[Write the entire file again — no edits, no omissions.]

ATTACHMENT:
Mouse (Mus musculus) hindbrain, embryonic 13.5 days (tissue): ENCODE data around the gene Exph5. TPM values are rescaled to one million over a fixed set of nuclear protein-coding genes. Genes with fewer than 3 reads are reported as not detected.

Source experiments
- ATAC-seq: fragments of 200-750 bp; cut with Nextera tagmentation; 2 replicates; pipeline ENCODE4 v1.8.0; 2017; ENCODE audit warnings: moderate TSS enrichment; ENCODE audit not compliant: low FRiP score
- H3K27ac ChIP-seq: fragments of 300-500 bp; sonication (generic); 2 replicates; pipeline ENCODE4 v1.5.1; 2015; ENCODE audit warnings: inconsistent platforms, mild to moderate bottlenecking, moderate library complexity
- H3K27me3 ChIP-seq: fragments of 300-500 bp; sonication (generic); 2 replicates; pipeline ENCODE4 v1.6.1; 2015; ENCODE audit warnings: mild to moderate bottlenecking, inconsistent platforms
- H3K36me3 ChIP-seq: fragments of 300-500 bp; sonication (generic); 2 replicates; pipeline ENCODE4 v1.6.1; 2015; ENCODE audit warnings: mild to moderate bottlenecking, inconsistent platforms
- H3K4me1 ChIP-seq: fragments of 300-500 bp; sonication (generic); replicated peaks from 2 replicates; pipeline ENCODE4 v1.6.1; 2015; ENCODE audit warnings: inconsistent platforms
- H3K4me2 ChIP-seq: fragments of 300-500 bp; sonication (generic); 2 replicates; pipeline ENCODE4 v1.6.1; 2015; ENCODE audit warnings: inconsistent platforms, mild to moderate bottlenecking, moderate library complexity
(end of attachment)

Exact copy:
Mouse (Mus musculus) hindbrain, embryonic 13.5 days (tissue): ENCODE data around the gene Exph5. TPM values are rescaled to one million over a fixed set of nuclear protein-coding genes. Genes with fewer than 3 reads are reported as not detected.

Source experiments
- ATAC-seq: fragments of 200-750 bp; cut with Nextera tagmentation; 2 replicates; pipeline ENCODE4 v1.8.0; 2017; ENCODE audit warnings: moderate TSS enrichment; ENCODE audit not compliant: low FRiP score
- H3K27ac ChIP-seq: fragments of 300-500 bp; sonication (generic); 2 replicates; pipeline ENCODE4 v1.5.1; 2015; ENCODE audit warnings: inconsistent platforms, mild to moderate bottlenecking, moderate library complexity
- H3K27me3 ChIP-seq: fragments of 300-500 bp; sonication (generic); 2 replicates; pipeline ENCODE4 v1.6.1; 2015; ENCODE audit warnings: mild to moderate bottlenecking, inconsistent platforms
- H3K36me3 ChIP-seq: fragments of 300-500 bp; sonication (generic); 2 replicates; pipeline ENCODE4 v1.6.1; 2015; ENCODE audit warnings: mild to moderate bottlenecking, inconsistent platforms
- H3K4me1 ChIP-seq: fragments of 300-500 bp; sonication (generic); replicated peaks from 2 replicates; pipeline ENCODE4 v1.6.1; 2015; ENCODE audit warnings: inconsistent platforms
- H3K4me2 ChIP-seq: fragments of 300-500 bp; sonication (generic); 2 replicates; pipeline ENCODE4 v1.6.1; 2015; ENCODE audit warnings: inconsistent platforms, mild to moderate bottlenecking, moderate library complexity